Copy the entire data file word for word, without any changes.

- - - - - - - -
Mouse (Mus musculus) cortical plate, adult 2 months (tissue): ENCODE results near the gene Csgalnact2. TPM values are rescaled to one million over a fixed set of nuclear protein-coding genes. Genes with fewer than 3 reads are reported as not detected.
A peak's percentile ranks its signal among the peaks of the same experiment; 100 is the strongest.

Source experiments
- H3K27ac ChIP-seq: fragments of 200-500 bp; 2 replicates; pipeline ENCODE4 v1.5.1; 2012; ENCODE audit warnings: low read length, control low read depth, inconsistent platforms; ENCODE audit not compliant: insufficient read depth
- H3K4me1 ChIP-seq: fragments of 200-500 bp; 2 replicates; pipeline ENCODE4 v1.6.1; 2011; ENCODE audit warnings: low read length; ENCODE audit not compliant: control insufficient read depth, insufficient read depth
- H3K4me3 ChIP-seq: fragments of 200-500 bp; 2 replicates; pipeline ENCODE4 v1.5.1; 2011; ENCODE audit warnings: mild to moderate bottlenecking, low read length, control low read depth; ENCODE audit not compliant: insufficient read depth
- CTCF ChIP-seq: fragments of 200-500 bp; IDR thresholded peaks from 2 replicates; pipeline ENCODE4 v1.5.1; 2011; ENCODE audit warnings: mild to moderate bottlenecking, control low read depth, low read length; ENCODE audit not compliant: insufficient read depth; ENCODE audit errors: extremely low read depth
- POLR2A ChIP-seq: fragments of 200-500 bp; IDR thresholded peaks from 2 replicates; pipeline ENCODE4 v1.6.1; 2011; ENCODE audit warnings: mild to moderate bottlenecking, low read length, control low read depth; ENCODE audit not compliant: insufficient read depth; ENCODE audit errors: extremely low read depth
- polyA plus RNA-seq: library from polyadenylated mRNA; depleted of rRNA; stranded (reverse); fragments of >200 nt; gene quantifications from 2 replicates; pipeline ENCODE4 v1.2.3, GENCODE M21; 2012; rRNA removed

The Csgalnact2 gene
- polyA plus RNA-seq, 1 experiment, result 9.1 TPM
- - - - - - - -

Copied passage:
Mouse (Mus musculus) cortical plate, adult 2 months (tissue): ENCODE results near the gene Csgalnact2. TPM values are rescaled to one million over a fixed set of nuclear protein-coding genes. Genes with fewer than 3 reads are reported as not detected.
A peak's percentile ranks its signal among the peaks of the same experiment; 100 is the strongest.

Source experiments
- H3K27ac ChIP-seq: fragments of 200-500 bp; 2 replicates; pipeline ENCODE4 v1.5.1; 2012; ENCODE audit warnings: low read length, control low read depth, inconsistent platforms; ENCODE audit not compliant: insufficient read depth
- H3K4me1 ChIP-seq: fragments of 200-500 bp; 2 replicates; pipeline ENCODE4 v1.6.1; 2011; ENCODE audit warnings: low read length; ENCODE audit not compliant: control insufficient read depth, insufficient read depth
- H3K4me3 ChIP-seq: fragments of 200-500 bp; 2 replicates; pipeline ENCODE4 v1.5.1; 2011; ENCODE audit warnings: mild to moderate bottlenecking, low read length, control low read depth; ENCODE audit not compliant: insufficient read depth
- CTCF ChIP-seq: fragments of 200-500 bp; IDR thresholded peaks from 2 replicates; pipeline ENCODE4 v1.5.1; 2011; ENCODE audit warnings: mild to moderate bottlenecking, control low read depth, low read length; ENCODE audit not compliant: insufficient read depth; ENCODE audit errors: extremely low read depth
- POLR2A ChIP-seq: fragments of 200-500 bp; IDR thresholded peaks from 2 replicates; pipeline ENCODE4 v1.6.1; 2011; ENCODE audit warnings: mild to moderate bottlenecking, low read length, control low read depth; ENCODE audit not compliant: insufficient read depth; ENCODE audit errors: extremely low read depth
- polyA plus RNA-seq: library from polyadenylated mRNA; depleted of rRNA; stranded (reverse); fragments of >200 nt; gene quantifications from 2 replicates; pipeline ENCODE4 v1.2.3, GENCODE M21; 2012; rRNA removed

The Csgalnact2 gene
- polyA plus RNA-seq, 1 experiment, result 9.1 TPM